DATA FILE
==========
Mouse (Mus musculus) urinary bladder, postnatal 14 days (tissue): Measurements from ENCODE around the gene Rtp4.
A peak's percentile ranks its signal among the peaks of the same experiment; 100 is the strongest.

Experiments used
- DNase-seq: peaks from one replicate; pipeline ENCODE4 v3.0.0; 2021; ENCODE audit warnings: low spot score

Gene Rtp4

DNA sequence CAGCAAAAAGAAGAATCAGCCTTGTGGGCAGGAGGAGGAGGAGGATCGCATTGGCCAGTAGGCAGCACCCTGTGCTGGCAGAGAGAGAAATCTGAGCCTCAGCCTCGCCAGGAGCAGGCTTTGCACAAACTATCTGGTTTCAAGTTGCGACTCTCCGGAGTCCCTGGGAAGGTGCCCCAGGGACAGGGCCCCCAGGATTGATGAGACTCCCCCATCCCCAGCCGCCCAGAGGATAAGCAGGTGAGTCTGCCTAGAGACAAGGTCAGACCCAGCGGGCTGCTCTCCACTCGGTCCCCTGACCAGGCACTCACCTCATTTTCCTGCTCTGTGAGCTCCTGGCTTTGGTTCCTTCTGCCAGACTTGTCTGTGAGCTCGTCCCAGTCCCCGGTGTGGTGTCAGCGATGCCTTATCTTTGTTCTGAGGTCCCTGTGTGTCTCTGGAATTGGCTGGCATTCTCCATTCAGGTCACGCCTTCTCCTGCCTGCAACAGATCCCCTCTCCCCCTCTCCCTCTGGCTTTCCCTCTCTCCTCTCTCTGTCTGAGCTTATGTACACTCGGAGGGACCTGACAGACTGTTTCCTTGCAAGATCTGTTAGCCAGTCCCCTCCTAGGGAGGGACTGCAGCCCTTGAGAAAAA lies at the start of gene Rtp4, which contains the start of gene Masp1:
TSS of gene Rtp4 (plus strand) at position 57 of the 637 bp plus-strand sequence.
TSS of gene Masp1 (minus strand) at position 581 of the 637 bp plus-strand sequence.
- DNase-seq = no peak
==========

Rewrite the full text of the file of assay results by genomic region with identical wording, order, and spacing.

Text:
Mouse (Mus musculus) urinary bladder, postnatal 14 days (tissue): Measurements from ENCODE around the gene Rtp4.
A peak's percentile ranks its signal among the peaks of the same experiment; 100 is the strongest.

Experiments used
- DNase-seq: peaks from one replicate; pipeline ENCODE4 v3.0.0; 2021; ENCODE audit warnings: low spot score

Gene Rtp4

DNA sequence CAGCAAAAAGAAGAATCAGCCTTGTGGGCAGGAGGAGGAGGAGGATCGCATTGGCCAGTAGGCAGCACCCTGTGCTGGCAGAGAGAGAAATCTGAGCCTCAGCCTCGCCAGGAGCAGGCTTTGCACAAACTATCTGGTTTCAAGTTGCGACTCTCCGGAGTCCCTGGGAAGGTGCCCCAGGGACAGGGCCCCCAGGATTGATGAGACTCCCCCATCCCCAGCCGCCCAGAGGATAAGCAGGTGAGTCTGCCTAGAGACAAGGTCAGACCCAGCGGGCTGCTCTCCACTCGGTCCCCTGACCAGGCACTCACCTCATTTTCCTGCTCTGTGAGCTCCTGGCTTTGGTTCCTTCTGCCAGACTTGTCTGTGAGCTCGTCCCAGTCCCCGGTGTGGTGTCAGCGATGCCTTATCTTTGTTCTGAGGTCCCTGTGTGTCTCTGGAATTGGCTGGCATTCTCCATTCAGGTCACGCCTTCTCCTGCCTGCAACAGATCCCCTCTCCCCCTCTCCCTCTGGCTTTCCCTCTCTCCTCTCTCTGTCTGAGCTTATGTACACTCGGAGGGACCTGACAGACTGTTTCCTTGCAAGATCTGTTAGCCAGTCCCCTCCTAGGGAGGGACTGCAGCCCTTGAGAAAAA lies at the start of gene Rtp4, which contains the start of gene Masp1:
TSS of gene Rtp4 (plus strand) at position 57 of the 637 bp plus-strand sequence.
TSS of gene Masp1 (minus strand) at position 581 of the 637 bp plus-strand sequence.
- DNase-seq = no peak